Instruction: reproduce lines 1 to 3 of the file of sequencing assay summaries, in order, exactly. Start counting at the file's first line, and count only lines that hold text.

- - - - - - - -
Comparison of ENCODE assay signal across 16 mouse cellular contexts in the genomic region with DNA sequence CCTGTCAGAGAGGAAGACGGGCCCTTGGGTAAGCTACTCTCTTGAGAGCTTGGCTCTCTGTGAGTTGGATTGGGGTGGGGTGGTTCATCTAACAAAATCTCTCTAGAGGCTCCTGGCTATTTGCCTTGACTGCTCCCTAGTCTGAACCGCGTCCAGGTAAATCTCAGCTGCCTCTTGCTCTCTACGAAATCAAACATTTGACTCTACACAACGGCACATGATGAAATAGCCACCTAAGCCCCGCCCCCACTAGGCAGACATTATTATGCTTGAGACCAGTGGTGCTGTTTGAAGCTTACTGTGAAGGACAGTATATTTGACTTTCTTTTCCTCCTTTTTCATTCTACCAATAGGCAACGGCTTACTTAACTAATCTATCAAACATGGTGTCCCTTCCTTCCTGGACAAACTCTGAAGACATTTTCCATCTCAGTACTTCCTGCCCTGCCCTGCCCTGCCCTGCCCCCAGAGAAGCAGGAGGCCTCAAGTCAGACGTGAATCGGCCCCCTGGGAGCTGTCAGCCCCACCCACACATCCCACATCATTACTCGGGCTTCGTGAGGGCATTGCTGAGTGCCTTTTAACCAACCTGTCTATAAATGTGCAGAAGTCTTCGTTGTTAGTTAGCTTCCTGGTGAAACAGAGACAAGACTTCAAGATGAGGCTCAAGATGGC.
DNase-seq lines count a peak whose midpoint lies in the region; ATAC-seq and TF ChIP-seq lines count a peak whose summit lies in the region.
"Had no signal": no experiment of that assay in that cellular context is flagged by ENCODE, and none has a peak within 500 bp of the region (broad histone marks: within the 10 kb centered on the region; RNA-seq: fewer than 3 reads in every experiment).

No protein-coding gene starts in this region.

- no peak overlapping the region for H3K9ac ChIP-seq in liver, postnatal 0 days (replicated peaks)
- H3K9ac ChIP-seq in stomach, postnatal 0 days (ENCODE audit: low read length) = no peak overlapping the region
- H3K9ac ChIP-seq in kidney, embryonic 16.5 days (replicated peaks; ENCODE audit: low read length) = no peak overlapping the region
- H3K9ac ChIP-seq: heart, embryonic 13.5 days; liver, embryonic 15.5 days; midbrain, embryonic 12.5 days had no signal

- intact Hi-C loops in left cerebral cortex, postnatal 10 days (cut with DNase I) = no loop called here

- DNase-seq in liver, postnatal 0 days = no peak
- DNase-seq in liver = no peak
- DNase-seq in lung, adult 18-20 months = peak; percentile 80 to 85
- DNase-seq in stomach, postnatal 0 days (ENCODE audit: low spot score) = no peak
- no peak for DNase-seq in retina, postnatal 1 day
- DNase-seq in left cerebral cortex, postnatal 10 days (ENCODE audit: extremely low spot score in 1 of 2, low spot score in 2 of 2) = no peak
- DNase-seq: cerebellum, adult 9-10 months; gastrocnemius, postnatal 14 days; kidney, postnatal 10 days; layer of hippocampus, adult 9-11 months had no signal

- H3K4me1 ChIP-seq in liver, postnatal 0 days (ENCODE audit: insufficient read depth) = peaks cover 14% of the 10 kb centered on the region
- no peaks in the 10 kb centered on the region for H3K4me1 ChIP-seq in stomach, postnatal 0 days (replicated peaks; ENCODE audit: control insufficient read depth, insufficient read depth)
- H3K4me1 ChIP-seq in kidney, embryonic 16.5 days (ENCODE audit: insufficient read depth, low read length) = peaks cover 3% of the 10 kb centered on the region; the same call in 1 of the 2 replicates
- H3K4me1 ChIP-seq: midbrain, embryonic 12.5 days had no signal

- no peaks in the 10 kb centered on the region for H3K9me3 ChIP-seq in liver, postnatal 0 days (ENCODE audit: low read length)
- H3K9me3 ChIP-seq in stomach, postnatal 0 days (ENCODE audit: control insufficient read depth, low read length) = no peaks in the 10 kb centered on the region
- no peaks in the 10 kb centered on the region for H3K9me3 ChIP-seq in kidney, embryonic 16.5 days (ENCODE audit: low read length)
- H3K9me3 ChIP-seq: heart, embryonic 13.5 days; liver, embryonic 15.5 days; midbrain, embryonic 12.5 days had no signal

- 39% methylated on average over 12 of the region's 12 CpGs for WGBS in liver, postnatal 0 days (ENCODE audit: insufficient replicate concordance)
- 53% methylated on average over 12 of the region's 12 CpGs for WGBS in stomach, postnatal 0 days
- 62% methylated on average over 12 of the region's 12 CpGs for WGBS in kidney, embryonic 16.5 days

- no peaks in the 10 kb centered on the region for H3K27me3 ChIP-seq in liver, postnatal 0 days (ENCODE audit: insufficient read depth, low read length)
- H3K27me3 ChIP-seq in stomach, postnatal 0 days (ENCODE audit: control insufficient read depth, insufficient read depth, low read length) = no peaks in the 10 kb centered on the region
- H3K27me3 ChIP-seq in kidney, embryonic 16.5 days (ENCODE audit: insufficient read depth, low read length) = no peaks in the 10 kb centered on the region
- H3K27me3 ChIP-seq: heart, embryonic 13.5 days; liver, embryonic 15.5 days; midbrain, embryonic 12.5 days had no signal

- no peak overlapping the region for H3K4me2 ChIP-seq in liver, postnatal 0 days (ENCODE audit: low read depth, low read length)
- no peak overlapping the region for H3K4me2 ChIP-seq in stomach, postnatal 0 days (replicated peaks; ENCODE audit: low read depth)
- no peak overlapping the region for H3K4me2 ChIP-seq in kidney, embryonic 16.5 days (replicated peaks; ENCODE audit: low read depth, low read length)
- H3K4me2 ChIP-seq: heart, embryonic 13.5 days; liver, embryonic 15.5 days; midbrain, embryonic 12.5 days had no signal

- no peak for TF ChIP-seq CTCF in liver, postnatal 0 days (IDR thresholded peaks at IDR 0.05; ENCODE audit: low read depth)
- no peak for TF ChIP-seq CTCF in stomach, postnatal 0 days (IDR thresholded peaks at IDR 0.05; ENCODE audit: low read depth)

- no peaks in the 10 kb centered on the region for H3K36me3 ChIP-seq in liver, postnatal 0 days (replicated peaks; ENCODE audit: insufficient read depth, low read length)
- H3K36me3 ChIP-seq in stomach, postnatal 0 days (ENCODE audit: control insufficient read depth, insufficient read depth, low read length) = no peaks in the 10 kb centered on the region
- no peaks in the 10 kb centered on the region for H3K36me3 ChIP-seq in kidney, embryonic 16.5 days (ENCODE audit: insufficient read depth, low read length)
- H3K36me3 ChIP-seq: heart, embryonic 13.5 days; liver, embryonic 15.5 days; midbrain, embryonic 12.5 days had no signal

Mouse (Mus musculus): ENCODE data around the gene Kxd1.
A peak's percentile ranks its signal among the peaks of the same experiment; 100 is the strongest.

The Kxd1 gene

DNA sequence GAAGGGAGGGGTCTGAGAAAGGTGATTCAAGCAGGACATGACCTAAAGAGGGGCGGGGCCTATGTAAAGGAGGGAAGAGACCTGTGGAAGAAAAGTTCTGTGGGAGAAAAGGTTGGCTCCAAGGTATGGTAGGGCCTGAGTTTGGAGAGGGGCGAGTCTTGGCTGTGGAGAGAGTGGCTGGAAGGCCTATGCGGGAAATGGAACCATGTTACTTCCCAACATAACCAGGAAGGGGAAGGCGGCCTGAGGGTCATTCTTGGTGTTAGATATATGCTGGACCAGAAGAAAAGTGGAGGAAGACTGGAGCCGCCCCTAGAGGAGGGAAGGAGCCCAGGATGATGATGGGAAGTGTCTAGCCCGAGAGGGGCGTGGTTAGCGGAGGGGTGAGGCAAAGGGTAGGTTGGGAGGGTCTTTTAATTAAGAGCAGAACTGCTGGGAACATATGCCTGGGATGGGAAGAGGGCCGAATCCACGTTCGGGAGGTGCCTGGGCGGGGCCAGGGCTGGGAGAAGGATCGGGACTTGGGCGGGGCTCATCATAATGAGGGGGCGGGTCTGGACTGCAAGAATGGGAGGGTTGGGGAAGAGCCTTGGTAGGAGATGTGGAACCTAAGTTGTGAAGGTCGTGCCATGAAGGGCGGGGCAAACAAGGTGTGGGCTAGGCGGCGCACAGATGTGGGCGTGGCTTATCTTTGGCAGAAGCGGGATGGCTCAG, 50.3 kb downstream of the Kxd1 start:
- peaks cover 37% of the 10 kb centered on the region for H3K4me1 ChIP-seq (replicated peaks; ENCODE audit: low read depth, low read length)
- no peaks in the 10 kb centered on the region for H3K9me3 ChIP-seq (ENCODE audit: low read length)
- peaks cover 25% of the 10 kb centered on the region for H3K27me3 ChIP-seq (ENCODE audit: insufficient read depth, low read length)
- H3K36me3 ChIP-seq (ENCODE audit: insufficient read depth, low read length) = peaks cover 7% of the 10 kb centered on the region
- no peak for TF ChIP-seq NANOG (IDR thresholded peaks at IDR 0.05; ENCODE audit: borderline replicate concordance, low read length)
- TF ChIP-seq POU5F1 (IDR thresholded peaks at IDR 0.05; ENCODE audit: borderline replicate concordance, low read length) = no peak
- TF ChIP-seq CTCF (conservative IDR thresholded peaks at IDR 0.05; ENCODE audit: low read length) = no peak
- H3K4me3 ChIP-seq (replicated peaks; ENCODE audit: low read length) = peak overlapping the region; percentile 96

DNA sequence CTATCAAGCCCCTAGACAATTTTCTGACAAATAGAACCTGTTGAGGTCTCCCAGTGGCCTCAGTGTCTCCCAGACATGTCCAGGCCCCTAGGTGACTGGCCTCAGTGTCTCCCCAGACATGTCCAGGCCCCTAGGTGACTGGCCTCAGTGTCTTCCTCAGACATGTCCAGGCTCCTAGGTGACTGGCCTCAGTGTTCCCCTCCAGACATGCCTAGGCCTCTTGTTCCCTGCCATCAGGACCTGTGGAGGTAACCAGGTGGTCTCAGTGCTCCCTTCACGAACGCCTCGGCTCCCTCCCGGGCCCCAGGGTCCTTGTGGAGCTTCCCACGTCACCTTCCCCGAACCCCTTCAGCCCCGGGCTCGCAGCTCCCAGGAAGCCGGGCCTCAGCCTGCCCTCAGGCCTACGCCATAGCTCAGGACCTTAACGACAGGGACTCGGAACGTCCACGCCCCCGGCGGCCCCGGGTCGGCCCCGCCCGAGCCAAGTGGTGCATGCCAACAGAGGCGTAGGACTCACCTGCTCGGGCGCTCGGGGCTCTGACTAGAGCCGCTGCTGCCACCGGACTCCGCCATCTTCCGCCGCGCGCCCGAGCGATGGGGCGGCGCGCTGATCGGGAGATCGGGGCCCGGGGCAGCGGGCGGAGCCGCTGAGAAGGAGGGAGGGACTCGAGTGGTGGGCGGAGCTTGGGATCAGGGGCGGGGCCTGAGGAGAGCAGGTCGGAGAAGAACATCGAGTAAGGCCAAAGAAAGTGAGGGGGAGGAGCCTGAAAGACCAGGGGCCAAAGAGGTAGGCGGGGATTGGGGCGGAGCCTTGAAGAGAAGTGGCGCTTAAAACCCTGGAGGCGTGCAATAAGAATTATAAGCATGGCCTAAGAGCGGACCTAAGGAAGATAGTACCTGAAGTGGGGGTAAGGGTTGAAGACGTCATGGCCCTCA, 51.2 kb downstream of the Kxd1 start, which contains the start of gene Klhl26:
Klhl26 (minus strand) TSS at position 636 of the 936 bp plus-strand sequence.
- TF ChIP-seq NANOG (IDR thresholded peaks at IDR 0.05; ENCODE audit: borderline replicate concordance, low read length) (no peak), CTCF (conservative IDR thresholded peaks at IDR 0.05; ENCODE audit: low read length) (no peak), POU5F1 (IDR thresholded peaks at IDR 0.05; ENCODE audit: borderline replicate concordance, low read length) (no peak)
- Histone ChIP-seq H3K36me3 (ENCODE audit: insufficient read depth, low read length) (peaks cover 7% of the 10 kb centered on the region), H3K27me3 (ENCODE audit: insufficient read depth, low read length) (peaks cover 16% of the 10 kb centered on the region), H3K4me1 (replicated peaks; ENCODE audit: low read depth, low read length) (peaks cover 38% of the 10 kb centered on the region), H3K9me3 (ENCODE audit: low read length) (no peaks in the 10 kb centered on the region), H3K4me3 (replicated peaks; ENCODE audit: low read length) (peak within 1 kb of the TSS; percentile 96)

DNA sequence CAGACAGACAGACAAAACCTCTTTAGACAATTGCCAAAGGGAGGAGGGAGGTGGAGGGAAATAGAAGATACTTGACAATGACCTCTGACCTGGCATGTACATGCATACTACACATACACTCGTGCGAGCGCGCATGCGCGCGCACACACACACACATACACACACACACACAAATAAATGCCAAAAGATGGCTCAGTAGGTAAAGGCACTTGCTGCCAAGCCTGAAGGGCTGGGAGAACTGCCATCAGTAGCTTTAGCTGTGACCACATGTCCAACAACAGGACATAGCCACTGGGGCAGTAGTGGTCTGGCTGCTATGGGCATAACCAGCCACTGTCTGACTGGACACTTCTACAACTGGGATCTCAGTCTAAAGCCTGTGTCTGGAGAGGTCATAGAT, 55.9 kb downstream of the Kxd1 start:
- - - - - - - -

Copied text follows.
Comparison of ENCODE assay signal across 16 mouse cellular contexts in the genomic region with DNA sequence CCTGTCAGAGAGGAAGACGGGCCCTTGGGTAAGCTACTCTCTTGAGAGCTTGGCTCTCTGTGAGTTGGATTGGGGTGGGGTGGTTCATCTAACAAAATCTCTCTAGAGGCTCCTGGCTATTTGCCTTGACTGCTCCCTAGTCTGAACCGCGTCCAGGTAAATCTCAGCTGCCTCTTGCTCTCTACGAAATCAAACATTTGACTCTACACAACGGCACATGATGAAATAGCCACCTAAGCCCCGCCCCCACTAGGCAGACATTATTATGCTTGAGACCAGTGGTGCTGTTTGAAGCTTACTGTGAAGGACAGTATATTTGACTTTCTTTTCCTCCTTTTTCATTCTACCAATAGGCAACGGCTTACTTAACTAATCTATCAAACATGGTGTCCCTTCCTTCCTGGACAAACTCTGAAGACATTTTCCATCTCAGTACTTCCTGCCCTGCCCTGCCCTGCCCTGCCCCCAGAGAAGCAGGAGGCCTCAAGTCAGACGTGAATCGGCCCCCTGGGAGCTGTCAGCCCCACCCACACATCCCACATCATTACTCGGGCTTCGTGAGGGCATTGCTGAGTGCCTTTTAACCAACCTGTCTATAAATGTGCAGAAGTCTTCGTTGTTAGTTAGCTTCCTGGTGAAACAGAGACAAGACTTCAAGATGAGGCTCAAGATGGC.
DNase-seq lines count a peak whose midpoint lies in the region; ATAC-seq and TF ChIP-seq lines count a peak whose summit lies in the region.
"Had no signal": no experiment of that assay in that cellular context is flagged by ENCODE, and none has a peak within 500 bp of the region (broad histone marks: within the 10 kb centered on the region; RNA-seq: fewer than 3 reads in every experiment).